What if Trump loses?
The author is an editorial writer of the JoongAng Ilbo.
A show starring North Korean leader Kim Jong-un and U.S. President Donald Trump, and featuring President Moon Jae-in, has captured the world’s attention for the past two years. What if Trump leaves this show? During the past two months, the Cho Kuk scandal had gripped the nation’s attention, tempting the public to ignore extremely important developments outside the country. One of them is the U.S. presidential election, which takes place in a year.
As of now, the situation is not favorable to Trump. According to a Fox News poll on Oct. 10, Trump would lose to any of the leading Democratic candidates — former Vice President Joe Biden, Elizabeth Warren or Bernie Sanders. If the inquiry to impeach Trump over the Ukraine scandal intensifies, the margin will grow further. If the current situation continues, the show starring Kim and Trump will soon end.
Of course, Trump may win, because various surprises are possible in a U.S. presidential election. But what’s clear is that Kim will plan his strategy for the nuclear negotiation based on a possible defeat of Trump. In this case, North Korea will have two options. First will be making sure that sanctions are lifted permanently and irreversibly during the remaining term of Trump. The second option would be waiting to strike a deal with the next president.
If Pyongyang wants to strike a deal during Trump’s term, it must hurry. Even if Trump decides to lift sanctions, it will take time to persuade the U.S. Congress. That must be why North Korea is losing patience. On Oct. 27, Workers’ Party Vice Chairman Kim Yong-chol threatened that it would be a foolish delusion on the part of Washington if it ignores the end-of-the-year deadline by using delaying tactics. “There can be the exchange of fire at any moment,” he warned.
In fact, the 1994 Geneva agreement, reached during the presidency of Bill Clinton, broke down largely because of his successor George W. Bush, who put North Korea on “an axis of evil” and pushed a hostile policy toward North Korea.
Furthermore, leading Democratic candidates — both Biden and Warren — are extremely negative about Trump’s North Korea policy. Biden has criticized Trump for having turned a blind eye to the North’s human rights issues. He criticized Trump for defending the North Korean dictator and failing to appoint an ambassador for North Korean human rights. Warren is no different. “Our President shouldn’t be squandering American influence on photo [opportunities] and exchanging love letters with a ruthless dictator,” she said.
They both stress the importance of improving human rights in North Korea. Therefore, in a short time Pyongyang could face a hard time persuading the United States to lift sanctions unless there is an improvement in its human rights situation. That must be why North Korea ridiculed Biden as “a fool of low I.Q.”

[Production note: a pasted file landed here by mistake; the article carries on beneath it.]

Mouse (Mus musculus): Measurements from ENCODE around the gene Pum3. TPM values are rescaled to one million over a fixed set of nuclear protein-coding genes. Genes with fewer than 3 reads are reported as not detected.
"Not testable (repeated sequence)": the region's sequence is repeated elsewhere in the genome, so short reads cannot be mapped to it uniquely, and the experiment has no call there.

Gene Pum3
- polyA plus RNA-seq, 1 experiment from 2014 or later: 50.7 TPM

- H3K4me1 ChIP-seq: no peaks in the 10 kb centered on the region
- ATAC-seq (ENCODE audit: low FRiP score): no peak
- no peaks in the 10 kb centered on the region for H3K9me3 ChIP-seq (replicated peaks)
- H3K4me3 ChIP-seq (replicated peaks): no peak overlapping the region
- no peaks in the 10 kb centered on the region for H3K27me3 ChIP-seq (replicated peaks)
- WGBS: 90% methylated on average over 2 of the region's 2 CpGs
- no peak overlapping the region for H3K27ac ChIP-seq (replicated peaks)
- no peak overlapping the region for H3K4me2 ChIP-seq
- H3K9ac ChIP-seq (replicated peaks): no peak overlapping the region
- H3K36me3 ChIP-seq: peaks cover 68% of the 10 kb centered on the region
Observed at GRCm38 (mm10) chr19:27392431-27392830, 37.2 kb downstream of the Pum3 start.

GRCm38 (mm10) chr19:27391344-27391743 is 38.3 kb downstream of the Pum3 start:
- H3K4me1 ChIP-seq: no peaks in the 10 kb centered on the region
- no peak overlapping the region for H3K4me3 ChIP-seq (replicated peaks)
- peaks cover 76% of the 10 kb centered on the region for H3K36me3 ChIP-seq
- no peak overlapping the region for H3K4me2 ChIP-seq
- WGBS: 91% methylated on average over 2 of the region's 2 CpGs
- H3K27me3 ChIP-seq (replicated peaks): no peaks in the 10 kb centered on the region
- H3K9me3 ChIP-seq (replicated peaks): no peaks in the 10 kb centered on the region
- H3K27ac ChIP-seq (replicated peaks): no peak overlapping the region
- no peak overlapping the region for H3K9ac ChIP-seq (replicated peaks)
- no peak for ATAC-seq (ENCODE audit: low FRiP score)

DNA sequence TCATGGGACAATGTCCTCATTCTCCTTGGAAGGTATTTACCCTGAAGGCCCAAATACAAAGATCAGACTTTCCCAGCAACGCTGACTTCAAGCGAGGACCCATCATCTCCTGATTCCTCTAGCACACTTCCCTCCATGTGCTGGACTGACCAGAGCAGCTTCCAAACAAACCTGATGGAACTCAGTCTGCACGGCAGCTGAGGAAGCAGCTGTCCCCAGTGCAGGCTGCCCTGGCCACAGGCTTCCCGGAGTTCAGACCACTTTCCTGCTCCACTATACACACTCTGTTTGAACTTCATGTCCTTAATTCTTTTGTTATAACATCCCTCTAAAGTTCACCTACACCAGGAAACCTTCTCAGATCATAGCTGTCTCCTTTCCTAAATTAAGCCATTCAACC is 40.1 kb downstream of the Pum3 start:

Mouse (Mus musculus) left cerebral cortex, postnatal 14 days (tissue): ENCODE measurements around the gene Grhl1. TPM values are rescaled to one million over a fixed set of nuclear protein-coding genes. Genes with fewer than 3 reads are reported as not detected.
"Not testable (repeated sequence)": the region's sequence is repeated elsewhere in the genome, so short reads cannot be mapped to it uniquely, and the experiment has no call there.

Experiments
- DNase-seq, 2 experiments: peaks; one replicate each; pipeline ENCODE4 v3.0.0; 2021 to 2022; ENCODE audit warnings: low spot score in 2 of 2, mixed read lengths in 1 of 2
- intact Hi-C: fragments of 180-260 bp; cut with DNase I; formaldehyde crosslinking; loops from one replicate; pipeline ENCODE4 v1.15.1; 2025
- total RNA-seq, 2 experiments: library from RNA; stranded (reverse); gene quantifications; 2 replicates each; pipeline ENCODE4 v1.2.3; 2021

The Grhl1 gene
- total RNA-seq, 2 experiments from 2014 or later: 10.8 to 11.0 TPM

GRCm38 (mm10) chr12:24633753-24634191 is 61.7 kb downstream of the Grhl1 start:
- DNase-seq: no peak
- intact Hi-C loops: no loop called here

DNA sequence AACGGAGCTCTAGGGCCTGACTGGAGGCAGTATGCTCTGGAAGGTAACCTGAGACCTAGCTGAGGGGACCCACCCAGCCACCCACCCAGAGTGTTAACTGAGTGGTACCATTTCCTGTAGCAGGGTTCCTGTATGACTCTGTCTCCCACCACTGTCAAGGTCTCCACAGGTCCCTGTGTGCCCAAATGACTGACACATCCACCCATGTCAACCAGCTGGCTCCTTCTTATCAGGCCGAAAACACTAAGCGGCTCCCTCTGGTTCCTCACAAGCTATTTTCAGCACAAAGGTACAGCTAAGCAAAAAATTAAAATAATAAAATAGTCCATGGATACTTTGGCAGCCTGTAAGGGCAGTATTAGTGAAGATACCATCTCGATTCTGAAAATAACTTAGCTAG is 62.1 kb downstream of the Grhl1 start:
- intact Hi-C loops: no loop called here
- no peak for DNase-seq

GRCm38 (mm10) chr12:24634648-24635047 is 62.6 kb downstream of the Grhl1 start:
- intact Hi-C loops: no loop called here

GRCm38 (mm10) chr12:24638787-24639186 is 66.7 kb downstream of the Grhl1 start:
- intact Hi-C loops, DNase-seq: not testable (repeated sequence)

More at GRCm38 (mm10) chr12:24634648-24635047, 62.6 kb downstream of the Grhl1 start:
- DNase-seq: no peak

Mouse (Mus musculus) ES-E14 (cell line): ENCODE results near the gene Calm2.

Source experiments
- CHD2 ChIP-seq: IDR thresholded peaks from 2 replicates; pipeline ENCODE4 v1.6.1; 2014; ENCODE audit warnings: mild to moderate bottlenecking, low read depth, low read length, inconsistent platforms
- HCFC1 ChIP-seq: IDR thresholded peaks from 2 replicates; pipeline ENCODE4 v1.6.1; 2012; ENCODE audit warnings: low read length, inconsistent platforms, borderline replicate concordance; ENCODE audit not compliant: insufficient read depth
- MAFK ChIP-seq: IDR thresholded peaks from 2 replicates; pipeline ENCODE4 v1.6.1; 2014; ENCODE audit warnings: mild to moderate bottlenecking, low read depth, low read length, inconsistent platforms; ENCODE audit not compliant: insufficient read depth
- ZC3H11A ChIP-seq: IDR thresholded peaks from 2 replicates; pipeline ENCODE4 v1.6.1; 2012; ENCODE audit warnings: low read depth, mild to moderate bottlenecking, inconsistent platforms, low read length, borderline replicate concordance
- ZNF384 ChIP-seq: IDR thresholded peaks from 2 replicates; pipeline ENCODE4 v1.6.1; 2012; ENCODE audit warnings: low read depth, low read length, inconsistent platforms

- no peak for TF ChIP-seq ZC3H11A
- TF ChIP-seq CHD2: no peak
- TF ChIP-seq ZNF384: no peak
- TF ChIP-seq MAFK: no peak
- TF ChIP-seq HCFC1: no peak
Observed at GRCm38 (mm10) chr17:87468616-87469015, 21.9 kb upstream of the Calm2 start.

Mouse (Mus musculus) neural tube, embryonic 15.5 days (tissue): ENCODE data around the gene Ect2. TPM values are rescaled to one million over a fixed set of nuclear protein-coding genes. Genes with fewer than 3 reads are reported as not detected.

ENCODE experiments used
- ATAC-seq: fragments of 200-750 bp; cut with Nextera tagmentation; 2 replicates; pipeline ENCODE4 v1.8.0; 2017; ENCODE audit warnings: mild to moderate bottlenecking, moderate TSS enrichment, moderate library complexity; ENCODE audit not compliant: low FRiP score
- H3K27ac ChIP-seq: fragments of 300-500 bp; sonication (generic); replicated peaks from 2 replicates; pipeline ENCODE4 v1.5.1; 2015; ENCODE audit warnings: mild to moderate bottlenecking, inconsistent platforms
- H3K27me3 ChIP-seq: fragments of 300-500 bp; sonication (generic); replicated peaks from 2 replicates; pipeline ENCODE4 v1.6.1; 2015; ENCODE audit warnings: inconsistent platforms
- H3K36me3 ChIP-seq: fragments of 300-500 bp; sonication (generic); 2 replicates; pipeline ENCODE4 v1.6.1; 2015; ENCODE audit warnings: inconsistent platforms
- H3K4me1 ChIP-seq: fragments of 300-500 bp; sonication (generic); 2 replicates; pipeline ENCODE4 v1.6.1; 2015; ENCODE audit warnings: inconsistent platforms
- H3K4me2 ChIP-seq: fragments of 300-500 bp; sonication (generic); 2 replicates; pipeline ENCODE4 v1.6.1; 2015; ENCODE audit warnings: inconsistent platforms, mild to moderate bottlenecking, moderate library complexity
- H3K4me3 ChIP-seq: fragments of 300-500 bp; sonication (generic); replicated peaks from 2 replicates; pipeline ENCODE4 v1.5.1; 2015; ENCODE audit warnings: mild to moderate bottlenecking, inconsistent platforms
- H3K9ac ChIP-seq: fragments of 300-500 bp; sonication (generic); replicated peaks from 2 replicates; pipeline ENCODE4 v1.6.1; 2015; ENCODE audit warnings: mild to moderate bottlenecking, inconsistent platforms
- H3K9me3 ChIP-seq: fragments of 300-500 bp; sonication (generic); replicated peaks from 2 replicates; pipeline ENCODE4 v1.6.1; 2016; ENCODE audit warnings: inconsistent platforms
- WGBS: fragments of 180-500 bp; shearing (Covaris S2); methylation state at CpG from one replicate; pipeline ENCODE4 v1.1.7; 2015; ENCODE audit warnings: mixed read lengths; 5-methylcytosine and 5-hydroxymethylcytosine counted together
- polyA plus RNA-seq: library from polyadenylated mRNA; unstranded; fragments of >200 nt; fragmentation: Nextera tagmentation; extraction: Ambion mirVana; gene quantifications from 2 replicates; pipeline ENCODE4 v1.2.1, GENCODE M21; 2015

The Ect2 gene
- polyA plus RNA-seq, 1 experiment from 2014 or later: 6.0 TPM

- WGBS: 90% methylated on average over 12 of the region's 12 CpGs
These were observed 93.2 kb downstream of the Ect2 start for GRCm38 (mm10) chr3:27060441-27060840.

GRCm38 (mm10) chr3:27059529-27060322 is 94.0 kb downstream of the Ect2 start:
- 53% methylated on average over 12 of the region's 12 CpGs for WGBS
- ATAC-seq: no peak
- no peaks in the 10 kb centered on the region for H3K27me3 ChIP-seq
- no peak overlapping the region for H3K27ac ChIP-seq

Although the prospects are increasingly dim that the nuclear crisis will be resolved through a deal between Kim and Trump, the Moon administration seems to be obsessed with the idea. That is probably because of its sense of destiny — that it must build the unshakable foundations for unification during Moon’s term.
But the worst part of an obsession of that sort is that it paralyzes rational thinking and hinders reasonable judgments. Giving assistance to North Korea without any return and continuing a humiliating attitude toward Pyongyang are all the side effects of this administration’s obsession.
If the government sticks to such a path so strongly opposed by the conservatives and centrists, the possibility of a liberal leader being elected to replace Moon will go down. How would North Korea act if there is a good possibility that the liberal administration will be replaced in two years and six months? Pyongyang will ignore the current administration’s promises. We will face the irony that the more the South tries to resolve North Korea issues, the less they will be resolved.
West Germany succeeded in unification thanks to its consistent policy that it would prepare for unification, but it did not openly talk about it. For the Moon administration to make a decisive contribution to the reunification of this divided land, its policy should be reasonable enough that it will not be changed by its successor. Now is the time to create a plan B based on the idea that Trump won’t be a part of the show.
JoongAng Ilbo, Oct. 29, Page 34